Figure 3: Extent of genetic disruption in advanced OSCC. A. Prevalence of tumors harboring tumor suppressor gene variants in the Chang Gung cohort and in the TCGA HNSCC cohort. B. Prevalence of tumors harboring oncogenic variants in the Chang Gung cohort and in the TCGA HNSCC cohort. C. Distribution of TP53 mutations in the Chang Gung cohort and in the TCGA HNSCC cohort. D. Distribution of PIK3CA mutations in the Chang Gung cohort and in the TCGA cohort.

Genetic mutations associated with survival rates

We used Cox proportional hazard regression to identify the genetic variants independently associated with survival outcomes. Genetic mutations located in 14 genes (ABL1, AKT1, BRAF, CTNNB1, FGFR3, HRAS, KIT, MPL, NOTCH1, PTEN, PTPN11, SMAD4, STK11, and VHL) were significantly associated with DFS in univariate Cox regression analysis (Table 2); among them, mutations in 11 genes (AKT1, BRAF, CTNNB1, FGFR3, HRAS, KIT, NOTCH1, PTEN, PTPN11, SMAD4 and STK11) were found to be high-risk factors for poorer survival (hazard ratio > 2 and P < 0.01; Table 2). Kaplan-Meier analyses confirmed the presence of statistically significant differences in terms of survival according to the mutational status of individual genes (Table 2), with two genes in the EGFR signaling pathway, HRAS and BRAF, showing the most significant difference. The median DFS for patients with and without HRAS mutation was 6.5 and 94 months (p < 0.0001) (Figure 4A). The median DFS rates for patients with and without BRAF mutations were 11 months and 94 months, respectively (P = 0.0008; Figure 4B). Other variables found to be significantly associated with DFS in the entire cohort were pT3-4 tumor status, pN2 nodal status, pathological stage IV, positive ECS status, close margins (≤ 4 mm), and treatment based solely on surgery (Table 2).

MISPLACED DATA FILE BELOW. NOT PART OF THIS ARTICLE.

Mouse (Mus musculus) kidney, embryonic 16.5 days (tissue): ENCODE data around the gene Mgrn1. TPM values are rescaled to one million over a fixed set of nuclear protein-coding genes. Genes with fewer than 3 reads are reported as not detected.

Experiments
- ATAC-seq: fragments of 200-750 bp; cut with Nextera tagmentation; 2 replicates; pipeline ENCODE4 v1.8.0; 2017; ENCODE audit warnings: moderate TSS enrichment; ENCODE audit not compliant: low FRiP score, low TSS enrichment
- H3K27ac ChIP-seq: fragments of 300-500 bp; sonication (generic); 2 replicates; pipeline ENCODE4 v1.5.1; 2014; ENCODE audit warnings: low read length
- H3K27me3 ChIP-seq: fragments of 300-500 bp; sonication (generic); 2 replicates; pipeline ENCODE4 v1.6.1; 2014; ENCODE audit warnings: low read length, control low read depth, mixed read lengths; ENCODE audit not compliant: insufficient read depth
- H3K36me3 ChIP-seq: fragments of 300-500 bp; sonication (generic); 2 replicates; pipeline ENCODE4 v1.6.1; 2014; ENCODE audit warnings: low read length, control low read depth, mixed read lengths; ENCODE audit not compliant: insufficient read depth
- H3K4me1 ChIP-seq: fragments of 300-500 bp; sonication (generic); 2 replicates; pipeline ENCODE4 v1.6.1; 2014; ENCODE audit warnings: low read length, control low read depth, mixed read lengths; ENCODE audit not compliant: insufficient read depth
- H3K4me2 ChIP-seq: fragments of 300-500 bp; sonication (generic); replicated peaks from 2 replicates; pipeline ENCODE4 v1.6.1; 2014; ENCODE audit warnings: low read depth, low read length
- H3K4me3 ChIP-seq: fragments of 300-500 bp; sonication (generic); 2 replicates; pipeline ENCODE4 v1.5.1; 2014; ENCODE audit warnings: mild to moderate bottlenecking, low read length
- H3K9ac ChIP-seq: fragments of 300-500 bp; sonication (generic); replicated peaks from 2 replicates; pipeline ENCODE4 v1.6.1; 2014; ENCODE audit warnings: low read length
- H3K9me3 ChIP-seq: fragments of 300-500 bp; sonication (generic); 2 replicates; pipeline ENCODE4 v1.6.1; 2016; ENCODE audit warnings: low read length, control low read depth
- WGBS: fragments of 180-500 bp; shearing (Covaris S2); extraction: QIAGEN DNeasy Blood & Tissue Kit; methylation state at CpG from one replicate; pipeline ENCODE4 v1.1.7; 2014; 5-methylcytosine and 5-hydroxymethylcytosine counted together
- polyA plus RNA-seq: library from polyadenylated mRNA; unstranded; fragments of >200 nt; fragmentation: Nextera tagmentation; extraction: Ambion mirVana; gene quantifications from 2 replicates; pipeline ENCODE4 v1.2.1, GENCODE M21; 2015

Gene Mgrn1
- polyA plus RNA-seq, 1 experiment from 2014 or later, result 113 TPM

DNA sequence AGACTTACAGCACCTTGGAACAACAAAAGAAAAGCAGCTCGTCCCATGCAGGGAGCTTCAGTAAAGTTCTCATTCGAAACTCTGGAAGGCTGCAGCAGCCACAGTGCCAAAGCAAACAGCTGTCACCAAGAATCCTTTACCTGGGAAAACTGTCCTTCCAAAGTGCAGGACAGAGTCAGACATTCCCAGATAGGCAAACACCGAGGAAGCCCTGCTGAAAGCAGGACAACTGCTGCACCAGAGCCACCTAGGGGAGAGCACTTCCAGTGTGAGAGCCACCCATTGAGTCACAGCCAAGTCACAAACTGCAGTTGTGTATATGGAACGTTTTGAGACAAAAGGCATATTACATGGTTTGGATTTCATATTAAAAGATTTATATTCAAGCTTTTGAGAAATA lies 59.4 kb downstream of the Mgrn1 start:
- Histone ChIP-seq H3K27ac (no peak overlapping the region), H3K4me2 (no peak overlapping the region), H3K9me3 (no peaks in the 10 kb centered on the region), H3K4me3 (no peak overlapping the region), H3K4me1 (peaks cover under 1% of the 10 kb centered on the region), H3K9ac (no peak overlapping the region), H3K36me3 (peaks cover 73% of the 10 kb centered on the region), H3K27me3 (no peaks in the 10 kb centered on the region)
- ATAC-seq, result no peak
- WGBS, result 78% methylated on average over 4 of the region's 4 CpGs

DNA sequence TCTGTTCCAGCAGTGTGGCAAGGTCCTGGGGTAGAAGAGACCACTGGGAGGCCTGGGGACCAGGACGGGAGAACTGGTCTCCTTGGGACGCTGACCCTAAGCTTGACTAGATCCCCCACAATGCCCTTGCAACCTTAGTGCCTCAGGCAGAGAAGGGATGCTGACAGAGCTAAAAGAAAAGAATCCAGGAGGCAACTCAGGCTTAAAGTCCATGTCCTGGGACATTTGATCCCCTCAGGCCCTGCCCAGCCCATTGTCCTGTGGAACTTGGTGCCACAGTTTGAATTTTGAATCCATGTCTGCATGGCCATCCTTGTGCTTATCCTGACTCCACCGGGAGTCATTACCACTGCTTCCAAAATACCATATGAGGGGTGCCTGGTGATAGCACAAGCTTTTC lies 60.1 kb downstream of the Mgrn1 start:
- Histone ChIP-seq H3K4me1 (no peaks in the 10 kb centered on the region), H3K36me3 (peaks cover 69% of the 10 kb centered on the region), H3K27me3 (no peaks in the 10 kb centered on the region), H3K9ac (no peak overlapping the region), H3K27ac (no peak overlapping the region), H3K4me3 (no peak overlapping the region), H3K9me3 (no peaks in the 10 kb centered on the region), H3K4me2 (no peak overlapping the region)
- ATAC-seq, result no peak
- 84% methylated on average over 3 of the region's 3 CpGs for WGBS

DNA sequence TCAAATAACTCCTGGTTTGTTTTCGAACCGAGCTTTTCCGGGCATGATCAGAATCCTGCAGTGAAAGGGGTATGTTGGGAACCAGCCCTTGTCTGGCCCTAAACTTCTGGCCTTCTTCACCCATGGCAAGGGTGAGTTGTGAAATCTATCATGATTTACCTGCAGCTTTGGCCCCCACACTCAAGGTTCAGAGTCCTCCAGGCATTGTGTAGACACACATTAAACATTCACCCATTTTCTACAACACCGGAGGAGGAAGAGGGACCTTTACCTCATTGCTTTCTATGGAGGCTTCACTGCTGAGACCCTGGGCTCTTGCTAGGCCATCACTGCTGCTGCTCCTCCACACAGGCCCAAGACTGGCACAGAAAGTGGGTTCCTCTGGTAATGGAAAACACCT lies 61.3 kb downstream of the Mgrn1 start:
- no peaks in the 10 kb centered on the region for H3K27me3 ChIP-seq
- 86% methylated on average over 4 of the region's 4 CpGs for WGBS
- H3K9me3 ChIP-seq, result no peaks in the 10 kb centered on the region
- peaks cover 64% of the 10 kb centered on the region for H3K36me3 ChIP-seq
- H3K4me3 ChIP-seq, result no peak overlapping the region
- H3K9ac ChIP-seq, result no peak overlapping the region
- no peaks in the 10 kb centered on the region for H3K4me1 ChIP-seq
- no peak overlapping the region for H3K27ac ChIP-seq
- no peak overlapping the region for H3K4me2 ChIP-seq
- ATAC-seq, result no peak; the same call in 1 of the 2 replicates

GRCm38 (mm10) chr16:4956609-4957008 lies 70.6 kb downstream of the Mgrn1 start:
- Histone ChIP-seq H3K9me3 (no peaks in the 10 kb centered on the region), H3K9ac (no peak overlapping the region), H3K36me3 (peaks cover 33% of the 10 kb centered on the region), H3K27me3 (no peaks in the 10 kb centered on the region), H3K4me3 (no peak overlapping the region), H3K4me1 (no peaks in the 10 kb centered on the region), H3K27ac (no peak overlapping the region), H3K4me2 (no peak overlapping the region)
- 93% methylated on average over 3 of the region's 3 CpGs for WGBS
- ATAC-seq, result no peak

Table 2: Univariate analyses of the prognostic gene panel and traditional risk factors in relation to disease-free survival in 345 OSCC patients

Variable

N (%)

HR

95% CI

p-value

q-valuea

p-valueb

Markerc

Traditional risk factor

Age (≥ 65 vs < 65 years)

38 (11.0)

0.88

0.54 – 1.46

0.626

0.227

0.620

Gender (male vs female)

325 (94.2)

1.23

0.61 – 2.51

0.562

0.189

0.555

Extracapsular spread (Y vs N)

201 (58.3)

1.90

1.38 – 2.61

< 0.001

< 0.001

< 0.001

Stage (IV vs III)

260 (75.4)

2.26

1.50 – 3.41

< 0.001

< 0.001

< 0.001

T-status (pT34 vs pT12)

192 (55.6)

1.91

1.39 – 2.61

< 0.001

< 0.001

< 0.001

N-status (pN2 vs pN1)

222 (64.3)

2.04

1.45 – 2.88

< 0.001

< 0.001

< 0.001

Margin (≤ 4 vs > 4 mm)

43 (12.5)

2.03

1.37 – 3.01

< 0.001

< 0.001

< 0.001

Perineural invasion (Y vs N)

177 (51.3)

1.22

0.91 – 1.65

0.186

0.087

0.179

Vascular invasion (Y vs N)

18 (5.2)

1.04

0.53 – 2.04

0.901

0.277

0.899

Lymphatic invasion (Y vs N)

44 (12.7)

1.85

1.25 – 2.73

0.002

0.003

0.001

Treatment (surgery only vs surgery plus RT/CCRT)

25 (7.2)

1.78